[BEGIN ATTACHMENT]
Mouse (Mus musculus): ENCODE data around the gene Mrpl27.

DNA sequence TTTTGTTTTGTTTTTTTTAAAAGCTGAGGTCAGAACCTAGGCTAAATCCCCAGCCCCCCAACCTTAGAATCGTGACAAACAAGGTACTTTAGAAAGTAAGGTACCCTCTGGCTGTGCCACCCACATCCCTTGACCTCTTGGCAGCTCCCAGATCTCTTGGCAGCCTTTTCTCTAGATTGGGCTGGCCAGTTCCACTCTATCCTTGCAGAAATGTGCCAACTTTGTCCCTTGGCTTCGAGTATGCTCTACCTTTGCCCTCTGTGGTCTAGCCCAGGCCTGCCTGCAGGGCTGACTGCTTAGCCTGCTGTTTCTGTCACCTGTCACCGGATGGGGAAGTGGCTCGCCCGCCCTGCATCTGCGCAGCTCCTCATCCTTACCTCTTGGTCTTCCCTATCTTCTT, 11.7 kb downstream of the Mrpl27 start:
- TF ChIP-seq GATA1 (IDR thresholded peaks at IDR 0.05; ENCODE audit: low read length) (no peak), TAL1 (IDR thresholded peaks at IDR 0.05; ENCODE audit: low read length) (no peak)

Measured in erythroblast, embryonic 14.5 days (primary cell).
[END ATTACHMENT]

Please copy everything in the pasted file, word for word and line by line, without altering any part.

Mouse (Mus musculus): ENCODE data around the gene Mrpl27.

DNA sequence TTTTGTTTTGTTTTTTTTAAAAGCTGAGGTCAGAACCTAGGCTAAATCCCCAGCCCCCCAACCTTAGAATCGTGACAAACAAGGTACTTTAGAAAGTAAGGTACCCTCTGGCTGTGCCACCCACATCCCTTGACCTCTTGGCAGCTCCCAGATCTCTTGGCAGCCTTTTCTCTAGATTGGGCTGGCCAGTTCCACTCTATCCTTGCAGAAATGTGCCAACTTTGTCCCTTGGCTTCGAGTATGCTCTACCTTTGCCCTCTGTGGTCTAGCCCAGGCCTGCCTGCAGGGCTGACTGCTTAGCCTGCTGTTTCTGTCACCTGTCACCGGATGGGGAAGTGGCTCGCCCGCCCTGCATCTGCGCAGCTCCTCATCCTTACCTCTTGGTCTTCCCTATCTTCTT, 11.7 kb downstream of the Mrpl27 start:
- TF ChIP-seq GATA1 (IDR thresholded peaks at IDR 0.05; ENCODE audit: low read length) (no peak), TAL1 (IDR thresholded peaks at IDR 0.05; ENCODE audit: low read length) (no peak)

Measured in erythroblast, embryonic 14.5 days (primary cell).